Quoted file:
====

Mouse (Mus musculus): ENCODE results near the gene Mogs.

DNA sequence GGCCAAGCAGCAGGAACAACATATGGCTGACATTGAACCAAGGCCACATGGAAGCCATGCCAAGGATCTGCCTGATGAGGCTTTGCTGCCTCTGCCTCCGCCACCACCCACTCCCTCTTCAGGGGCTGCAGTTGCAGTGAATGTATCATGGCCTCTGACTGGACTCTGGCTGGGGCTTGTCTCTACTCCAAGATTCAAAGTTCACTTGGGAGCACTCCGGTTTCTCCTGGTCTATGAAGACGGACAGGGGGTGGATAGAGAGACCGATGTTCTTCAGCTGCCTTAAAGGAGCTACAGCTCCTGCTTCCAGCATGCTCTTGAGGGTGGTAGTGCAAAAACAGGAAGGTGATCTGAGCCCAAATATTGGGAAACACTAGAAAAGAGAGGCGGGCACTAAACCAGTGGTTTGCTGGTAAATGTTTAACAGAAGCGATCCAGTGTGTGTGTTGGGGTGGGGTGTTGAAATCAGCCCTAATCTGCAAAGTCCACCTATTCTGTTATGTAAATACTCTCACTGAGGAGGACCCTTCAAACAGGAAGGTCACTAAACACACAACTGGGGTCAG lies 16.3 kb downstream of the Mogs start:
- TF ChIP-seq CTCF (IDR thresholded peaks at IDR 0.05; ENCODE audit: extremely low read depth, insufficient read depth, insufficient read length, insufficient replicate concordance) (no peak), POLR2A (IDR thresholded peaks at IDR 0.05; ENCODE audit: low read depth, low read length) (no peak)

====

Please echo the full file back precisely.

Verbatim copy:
Mouse (Mus musculus): ENCODE results near the gene Mogs.

DNA sequence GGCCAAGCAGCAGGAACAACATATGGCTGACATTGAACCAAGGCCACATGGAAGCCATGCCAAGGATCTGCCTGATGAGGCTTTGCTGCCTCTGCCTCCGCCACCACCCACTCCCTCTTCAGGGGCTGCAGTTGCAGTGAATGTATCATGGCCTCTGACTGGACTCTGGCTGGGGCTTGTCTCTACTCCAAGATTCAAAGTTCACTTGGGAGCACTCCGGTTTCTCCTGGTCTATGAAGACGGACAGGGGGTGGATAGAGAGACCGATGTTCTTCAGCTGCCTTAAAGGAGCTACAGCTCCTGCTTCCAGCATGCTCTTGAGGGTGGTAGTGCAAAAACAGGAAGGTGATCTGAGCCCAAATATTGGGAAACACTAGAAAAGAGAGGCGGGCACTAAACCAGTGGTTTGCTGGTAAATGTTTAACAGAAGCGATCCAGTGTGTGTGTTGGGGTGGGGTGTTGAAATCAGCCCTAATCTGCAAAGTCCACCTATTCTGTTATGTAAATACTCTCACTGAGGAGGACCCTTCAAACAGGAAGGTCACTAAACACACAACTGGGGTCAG lies 16.3 kb downstream of the Mogs start:
- TF ChIP-seq CTCF (IDR thresholded peaks at IDR 0.05; ENCODE audit: extremely low read depth, insufficient read depth, insufficient read length, insufficient replicate concordance) (no peak), POLR2A (IDR thresholded peaks at IDR 0.05; ENCODE audit: low read depth, low read length) (no peak)